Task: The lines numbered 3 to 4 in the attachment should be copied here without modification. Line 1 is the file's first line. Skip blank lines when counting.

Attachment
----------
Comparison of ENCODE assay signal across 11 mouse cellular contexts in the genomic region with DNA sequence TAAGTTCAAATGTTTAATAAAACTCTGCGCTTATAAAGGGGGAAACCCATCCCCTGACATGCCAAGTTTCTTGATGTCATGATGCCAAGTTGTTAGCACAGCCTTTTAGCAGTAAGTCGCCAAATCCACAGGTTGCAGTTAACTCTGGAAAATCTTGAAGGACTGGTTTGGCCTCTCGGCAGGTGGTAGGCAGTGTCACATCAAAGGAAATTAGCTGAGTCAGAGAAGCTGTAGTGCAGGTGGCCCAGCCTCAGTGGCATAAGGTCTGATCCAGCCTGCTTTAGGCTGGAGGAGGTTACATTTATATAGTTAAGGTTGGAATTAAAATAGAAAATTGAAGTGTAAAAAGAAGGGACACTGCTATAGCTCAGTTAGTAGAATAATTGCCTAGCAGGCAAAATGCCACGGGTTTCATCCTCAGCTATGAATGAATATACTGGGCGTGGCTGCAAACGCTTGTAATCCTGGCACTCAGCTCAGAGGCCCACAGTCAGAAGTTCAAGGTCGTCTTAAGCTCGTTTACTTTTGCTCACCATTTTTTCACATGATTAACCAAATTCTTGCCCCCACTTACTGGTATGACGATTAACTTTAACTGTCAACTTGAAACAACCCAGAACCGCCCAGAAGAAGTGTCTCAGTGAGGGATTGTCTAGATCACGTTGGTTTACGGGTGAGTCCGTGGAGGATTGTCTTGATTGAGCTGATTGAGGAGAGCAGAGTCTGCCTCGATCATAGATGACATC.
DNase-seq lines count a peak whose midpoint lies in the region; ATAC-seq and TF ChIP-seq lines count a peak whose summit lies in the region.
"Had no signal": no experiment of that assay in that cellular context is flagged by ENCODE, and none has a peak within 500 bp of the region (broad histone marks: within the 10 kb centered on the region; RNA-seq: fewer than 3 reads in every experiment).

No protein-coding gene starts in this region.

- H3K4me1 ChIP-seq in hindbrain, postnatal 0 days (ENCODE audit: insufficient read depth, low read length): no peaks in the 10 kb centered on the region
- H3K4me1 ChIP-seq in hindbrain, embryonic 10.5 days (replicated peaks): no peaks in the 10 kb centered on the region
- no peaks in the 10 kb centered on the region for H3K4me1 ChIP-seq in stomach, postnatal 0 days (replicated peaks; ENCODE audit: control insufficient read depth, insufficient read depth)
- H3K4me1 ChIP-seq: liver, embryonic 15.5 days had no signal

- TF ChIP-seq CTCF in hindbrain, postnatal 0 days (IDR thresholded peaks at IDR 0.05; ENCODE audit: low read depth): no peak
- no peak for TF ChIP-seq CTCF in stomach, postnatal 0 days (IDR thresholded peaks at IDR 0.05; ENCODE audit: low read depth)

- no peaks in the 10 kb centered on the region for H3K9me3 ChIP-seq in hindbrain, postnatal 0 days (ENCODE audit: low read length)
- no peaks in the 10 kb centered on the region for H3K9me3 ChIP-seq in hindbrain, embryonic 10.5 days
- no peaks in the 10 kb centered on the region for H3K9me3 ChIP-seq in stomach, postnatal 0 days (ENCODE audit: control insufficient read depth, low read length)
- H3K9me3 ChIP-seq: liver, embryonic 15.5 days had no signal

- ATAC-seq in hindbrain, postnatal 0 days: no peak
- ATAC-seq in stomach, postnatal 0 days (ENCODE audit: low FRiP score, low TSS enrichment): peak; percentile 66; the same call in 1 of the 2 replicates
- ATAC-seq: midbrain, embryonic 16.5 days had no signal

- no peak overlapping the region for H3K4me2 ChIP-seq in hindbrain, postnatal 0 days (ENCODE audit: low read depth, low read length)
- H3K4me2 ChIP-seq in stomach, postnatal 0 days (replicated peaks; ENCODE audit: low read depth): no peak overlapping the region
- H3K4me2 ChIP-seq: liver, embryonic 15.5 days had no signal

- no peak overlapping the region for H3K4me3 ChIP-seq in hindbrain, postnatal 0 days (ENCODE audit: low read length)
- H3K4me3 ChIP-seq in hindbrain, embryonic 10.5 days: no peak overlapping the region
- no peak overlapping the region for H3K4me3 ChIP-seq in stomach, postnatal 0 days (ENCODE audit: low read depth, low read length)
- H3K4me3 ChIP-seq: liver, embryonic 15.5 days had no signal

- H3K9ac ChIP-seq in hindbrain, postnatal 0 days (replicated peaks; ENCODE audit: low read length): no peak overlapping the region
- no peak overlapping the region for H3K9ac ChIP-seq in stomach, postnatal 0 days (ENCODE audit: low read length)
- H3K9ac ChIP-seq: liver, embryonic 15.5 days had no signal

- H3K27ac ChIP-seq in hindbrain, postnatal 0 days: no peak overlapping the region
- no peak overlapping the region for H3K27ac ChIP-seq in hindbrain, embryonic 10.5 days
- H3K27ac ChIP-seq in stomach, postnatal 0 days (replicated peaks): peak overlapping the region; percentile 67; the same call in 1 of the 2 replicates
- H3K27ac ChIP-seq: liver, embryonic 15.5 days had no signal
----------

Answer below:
"Had no signal": no experiment of that assay in that cellular context is flagged by ENCODE, and none has a peak within 500 bp of the region (broad histone marks: within the 10 kb centered on the region; RNA-seq: fewer than 3 reads in every experiment).

No protein-coding gene starts in this region.